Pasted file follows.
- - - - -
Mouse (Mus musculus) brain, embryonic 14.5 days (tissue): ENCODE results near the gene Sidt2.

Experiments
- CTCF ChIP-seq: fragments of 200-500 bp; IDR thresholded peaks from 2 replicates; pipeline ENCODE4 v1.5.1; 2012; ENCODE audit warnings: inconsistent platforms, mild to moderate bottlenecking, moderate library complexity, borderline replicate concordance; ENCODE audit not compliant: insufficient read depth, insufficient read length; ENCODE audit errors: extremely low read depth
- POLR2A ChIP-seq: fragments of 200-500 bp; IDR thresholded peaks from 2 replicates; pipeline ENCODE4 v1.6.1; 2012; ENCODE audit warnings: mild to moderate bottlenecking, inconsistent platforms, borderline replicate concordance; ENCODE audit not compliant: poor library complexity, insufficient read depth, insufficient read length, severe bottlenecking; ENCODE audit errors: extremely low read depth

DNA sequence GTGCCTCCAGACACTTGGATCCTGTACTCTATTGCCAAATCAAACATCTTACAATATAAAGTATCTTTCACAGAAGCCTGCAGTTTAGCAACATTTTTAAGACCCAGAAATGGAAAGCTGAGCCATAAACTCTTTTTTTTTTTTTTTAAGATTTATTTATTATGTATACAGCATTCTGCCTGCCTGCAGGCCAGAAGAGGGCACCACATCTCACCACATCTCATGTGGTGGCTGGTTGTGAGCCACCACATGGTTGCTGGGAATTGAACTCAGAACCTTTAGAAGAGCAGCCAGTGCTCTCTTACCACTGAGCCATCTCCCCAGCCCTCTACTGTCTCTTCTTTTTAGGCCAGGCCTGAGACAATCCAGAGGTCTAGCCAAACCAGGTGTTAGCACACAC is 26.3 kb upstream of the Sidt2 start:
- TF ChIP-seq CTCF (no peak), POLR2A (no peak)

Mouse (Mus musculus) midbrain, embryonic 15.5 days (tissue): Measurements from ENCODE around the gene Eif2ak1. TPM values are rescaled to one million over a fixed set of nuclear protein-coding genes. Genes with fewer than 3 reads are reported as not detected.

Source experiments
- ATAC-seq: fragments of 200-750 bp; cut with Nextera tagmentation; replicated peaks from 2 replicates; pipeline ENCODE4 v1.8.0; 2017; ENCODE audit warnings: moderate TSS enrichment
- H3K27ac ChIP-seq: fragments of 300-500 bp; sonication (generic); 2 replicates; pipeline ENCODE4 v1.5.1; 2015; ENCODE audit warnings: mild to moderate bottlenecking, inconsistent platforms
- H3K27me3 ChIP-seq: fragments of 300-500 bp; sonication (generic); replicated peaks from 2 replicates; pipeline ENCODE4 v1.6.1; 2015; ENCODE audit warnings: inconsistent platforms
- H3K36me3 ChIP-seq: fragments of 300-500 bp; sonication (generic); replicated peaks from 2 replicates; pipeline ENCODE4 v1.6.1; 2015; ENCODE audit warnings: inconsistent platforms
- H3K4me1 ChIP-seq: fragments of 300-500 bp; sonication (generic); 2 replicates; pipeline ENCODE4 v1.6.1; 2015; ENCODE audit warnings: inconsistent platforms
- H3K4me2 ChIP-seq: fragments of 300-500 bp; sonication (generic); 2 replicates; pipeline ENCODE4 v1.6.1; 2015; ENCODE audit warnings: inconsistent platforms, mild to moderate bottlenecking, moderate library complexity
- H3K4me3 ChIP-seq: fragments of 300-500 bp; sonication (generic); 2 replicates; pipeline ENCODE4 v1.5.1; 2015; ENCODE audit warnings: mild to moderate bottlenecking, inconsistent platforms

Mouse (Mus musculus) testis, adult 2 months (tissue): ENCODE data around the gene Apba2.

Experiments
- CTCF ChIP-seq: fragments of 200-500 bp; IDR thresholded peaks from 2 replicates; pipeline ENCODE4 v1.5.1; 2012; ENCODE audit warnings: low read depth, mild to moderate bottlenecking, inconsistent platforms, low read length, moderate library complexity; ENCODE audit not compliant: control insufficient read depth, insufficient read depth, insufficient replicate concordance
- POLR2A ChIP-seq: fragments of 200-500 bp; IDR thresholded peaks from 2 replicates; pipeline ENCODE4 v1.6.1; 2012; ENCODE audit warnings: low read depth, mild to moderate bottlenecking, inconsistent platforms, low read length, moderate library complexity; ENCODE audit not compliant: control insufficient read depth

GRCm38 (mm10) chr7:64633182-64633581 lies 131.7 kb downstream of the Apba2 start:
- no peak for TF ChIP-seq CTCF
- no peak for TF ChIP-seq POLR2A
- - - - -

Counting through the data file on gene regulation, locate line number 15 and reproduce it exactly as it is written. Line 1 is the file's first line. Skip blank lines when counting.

- H3K4me3 ChIP-seq: fragments of 300-500 bp; sonication (generic); 2 replicates; pipeline ENCODE4 v1.5.1; 2015; ENCODE audit warnings: mild to moderate bottlenecking, inconsistent platforms